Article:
Thursday, 28 April 2016

Duvel Doubles With Tripel

I guess it's a sign of how far the landscape has been altered, that an acknowledged 'World Classic' beer can be found sitting on the shelves of most of the major supermarket chains, and yet be simultaneously overlooked by those beer drinkers who are in a state of beery perpetual motion, looking for the new shiny. How we can take such beer for granted...

I'm talking about Punk IPA. Just kidding. Of course, I refer to Duvel, the delicious Belgian golden ale brewed by Brouwerij Moortgat, acknowledged as a World Classic by Michael Jackson in his Beer Companion, and yet, apart from Don 'The Demon Brewer' Burgess, not a beer many of my acquaintances go to regularly. A drinkable 8.5% abv, the beer is hopped with Saaz and Styrian Golding, and undergoes a complex fermentation and cold maturation process before being bottled.

Steve O'Clock being thorough
For the past six or so years, Moortgat has produced an annual variant of Duvel. Called Tripel Hop, the beer has a third hop added at two stages, and the abv is pushed slightly higher, to 9.5%. Thus it was that I was invited to pop along to the Burlington Arms where the upstairs bar had been taken over by Man About Beer Rupert Ponsonby and his R&R Drinkers colleagues, to host a vertical tasting of the different versions of Tripel Hop. Being the nation is currently in election frenzy, the assembly was asked to sample each version, and vote at the Duvel Polling Station. A not unpleasant task, no need to hold your nose before making your mark here.

The idea is that, through a series of tastings worldwide, drinkers, writers, influencers and hangers-on like me will vote and the winning version will be brought into production in 2017. So, in the pleasant company of Steve from the Beer O'Clock Show, Half Pint Gent Matt Chinnery, Jezza P, 1970s Boy Justin Mason, Martin Oates and Mark Dredge, I set to.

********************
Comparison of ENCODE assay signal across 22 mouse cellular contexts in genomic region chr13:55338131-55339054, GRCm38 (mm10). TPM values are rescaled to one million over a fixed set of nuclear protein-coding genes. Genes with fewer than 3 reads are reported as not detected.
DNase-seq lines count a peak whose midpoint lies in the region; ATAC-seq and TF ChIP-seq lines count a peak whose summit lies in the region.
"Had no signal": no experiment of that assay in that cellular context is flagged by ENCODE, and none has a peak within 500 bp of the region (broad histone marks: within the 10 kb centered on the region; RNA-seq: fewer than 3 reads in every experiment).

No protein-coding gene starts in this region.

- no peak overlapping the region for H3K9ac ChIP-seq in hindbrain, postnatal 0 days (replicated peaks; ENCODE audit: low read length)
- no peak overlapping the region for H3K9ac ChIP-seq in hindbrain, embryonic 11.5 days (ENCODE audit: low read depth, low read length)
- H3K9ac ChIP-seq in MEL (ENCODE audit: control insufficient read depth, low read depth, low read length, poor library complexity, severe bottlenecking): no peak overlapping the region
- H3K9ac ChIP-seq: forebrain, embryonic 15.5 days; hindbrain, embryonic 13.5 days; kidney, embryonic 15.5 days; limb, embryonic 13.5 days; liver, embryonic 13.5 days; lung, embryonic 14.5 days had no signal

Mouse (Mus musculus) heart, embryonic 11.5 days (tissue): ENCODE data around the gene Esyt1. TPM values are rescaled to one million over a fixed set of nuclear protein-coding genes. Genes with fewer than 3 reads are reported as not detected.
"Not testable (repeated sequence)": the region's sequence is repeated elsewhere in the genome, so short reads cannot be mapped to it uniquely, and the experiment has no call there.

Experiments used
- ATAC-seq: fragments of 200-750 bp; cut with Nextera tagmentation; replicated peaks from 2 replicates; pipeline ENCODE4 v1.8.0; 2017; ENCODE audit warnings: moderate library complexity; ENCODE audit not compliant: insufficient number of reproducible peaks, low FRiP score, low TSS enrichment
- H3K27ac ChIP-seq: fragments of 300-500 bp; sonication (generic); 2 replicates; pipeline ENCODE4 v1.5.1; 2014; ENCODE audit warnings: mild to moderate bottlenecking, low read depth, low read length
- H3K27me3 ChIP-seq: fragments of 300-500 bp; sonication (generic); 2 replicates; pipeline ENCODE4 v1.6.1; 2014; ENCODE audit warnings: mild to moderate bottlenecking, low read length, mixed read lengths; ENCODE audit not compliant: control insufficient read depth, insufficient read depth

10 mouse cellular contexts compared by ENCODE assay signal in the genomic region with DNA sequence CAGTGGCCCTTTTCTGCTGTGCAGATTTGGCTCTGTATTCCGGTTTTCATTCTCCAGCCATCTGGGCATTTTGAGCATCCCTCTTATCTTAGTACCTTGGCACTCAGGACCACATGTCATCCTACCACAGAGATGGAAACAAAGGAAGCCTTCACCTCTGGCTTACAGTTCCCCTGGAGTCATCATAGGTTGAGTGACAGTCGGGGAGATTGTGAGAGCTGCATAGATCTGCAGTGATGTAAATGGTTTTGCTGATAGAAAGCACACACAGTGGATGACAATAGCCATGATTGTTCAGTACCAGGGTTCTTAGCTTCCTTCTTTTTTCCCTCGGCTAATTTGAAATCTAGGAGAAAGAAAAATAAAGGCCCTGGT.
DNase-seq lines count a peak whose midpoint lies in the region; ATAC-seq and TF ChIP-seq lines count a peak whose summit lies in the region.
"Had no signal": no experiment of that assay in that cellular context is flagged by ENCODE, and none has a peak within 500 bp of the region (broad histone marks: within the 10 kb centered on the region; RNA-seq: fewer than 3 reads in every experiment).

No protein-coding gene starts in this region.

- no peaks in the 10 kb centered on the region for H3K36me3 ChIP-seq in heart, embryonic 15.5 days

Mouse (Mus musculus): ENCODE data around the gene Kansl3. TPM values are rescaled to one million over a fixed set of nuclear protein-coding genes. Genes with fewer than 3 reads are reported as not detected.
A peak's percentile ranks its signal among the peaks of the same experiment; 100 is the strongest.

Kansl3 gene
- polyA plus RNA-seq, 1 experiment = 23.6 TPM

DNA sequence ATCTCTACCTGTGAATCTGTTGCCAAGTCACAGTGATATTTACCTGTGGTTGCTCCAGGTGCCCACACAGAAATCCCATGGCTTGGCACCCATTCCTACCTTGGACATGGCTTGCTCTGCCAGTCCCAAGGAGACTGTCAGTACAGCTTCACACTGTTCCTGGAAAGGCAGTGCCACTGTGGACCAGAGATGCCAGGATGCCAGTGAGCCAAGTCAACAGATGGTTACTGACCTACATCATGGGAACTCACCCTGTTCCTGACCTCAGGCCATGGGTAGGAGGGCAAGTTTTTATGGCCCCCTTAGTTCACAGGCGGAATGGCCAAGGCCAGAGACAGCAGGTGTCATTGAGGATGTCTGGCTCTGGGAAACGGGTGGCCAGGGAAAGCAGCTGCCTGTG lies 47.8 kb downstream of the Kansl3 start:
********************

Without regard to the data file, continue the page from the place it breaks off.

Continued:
This is what I call rigour...
I won't reproduce my tasting notes. I didn't go through the beers in order, even though each bottle had helpful numbering on the label. In release order, the versions contained Amarillo, Citra, Sorachi Ace, Mosaic, Equinox and, for this year, an experimental hop from the Yakima Valley simply known as HBC 291.

I hadn't had a bottle of Duvel in years - I think the last time was around 2004, in the Duke of York pub in Borough, so I went to my local supermarket to pick one up and refresh my gustatory memory. I still got peardrops and a little pepperiness, but I hadn't remembered the dryness of the finish. Useful.

Boggle At The Ballot Box
(pic by Justin Mason)
My order of tasting was 4, 1, 3, 2, 5, 6, but I thought I knew what I was looking for. The hop would need to be able to stand up to all that alcohol, and complement the characteristics of the original. My top three, after revisiting a couple of the beers to confirm - I'm nothing if not rigorous when asked to participate in something so important - were Mosaic, Sorachi Ace and Equinox. The Mosaic and Sorachi were immediately recognisable, but didn't overpower the beer. I thought the Citra was a bit overwhelmed, and the Amarillo made the finish too bitter. The results of this event were declared yesterday, and the consolidated order was: Mosaic, Citra, HBC 291 (somebody name it soon!), Equinox, Sorachi Ace and finally, Amarillo.

It'd be interesting to track preferences in different Duvel markets, and I look forward to the final result. Beer Merchants have packs of the different beers available right now. Thanks to R&R for the invite, and also for putting a World Classic beer I'd taken for granted back in front of me.